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Variability in Cognitive Performance and Learning in Younger and Older Adults Explained by Cardiovascular Fitness, Physical Activity, and APOE Genotype

dc.contributor.advisorHatfield, Bradley Den_US
dc.contributor.authorKayes, Maureen K.en_US
dc.date.accessioned2014-02-04T06:32:33Z
dc.date.available2014-02-04T06:32:33Z
dc.date.issued2013en_US
dc.identifier.urihttp://hdl.handle.net/1903/14784
dc.description.abstractThis dissertation investigated the association of physical activity with cognition in two cross-sectional studies. Physical activity has been positively associated with cognitive function, and in older adult populations has shown an additional benefit for carriers of the ApoE- å4 allele. Cognitive training has also revealed a benefit for improved cognitive performance. Questions remain, however, about the interaction of these factors in their relation with cognition. One study addressed the relationship between physical activity and cognitive performance during executive function and working memory challenges in adults ages 50-70, and the other explored the role that physical activity plays in learning in adults ages 22-50 undergoing an online cognitive training intervention. In both studies, regard for influence of the ApoE genotype was considered, and the concept of specificity of physical activity was explored through employment of measures of both cardiovascular fitness and weekly physical activity kilocalorie expenditure. The study of older adults revealed that performance on a working-memory task was positively related to weekly kilocalorie expenditure in APOE-å4 carriers, with no such benefit for non-carriers during a moderate challenge condition of the task, while a positive relationship was revealed for both å4 carriers and non-carriers during a more challenging condition, but the magnitude of the relationship was greater in å4 carriers. The study of younger adults revealed no transfer benefits for cognitive training; however, cardiovascular fitness was positively related to performance after the intervention on a transfer task of proactive interference, and a positive trend was also found for cardiovascular fitness on a divided-attention language vocabulary learning task. No association was observed with regard to APOE-å4 genotype for any post-intervention task or learning transfer challenge. Taken together, these studies reveal that physical activity is associated with improved cognition in younger and older adults alike, but with specificity as to volume or intensity of physical activity mediating the relationship, cognitive processes benefited, and the role that the APOE-å4 genotype plays.en_US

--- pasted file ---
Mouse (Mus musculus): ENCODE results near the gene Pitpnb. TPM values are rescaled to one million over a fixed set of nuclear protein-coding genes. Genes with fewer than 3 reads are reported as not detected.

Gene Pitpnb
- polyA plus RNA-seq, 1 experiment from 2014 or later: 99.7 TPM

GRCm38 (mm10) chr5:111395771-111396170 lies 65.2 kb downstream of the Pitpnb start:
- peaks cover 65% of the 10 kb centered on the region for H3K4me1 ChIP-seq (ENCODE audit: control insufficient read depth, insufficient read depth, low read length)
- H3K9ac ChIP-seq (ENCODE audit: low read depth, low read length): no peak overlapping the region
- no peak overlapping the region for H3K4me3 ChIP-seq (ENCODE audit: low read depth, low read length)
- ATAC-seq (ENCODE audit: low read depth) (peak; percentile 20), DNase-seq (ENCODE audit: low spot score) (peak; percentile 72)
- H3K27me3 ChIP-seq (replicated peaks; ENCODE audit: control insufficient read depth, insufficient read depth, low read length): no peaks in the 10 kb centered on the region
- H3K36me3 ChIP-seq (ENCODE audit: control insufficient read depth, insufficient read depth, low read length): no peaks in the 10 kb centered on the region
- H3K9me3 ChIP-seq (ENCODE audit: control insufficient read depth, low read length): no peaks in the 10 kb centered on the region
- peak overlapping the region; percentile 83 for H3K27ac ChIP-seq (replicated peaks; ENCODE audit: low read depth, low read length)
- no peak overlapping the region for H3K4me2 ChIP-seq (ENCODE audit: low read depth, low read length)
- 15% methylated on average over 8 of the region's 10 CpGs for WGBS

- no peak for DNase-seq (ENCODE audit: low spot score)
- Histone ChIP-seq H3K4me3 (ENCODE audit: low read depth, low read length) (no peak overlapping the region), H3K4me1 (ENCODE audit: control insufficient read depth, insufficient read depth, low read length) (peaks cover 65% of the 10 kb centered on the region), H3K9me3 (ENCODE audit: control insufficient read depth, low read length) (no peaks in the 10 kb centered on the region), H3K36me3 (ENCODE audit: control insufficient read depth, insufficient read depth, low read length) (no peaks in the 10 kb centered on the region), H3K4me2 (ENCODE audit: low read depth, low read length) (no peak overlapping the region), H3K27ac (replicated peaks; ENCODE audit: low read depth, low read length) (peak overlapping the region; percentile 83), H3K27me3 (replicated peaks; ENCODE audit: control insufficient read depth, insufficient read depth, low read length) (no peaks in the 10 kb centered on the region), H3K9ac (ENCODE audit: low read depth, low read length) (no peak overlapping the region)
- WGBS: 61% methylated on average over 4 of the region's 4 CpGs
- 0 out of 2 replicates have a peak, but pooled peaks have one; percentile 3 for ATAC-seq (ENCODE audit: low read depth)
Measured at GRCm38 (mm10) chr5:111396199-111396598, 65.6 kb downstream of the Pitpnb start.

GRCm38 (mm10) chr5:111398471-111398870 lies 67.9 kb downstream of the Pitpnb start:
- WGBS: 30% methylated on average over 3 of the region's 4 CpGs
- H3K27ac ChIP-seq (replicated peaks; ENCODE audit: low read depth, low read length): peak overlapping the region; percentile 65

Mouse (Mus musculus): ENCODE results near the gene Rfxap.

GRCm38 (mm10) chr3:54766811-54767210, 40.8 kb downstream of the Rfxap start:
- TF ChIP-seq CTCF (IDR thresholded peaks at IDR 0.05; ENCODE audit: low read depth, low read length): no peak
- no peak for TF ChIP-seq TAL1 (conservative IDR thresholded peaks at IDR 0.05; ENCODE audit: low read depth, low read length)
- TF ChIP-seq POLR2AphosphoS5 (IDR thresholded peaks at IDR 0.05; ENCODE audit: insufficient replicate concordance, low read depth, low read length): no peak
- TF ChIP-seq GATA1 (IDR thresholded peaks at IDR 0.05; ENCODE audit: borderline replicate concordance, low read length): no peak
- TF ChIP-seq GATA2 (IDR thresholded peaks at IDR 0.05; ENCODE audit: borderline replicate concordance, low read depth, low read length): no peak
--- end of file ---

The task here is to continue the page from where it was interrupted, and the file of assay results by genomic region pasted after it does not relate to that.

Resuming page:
dc.language.isoenen_US
dc.titleVariability in Cognitive Performance and Learning in Younger and Older Adults Explained by Cardiovascular Fitness, Physical Activity, and APOE Genotypeen_US
dc.typeDissertationen_US
dc.contributor.publisherDigital Repository at the University of Marylanden_US
dc.contributor.publisherUniversity of Maryland (College Park, Md.)en_US
dc.contributor.departmentKinesiologyen_US
dc.subject.pqcontrolledKinesiologyen_US
dc.subject.pquncontrolledagingen_US
dc.subject.pquncontrolledAPOEen_US
dc.subject.pquncontrolledcardiovascular fitnessen_US
dc.subject.pquncontrolledcognitionen_US
dc.subject.pquncontrolledcognitive trainingen_US
dc.subject.pquncontrolledphysical activityen_US


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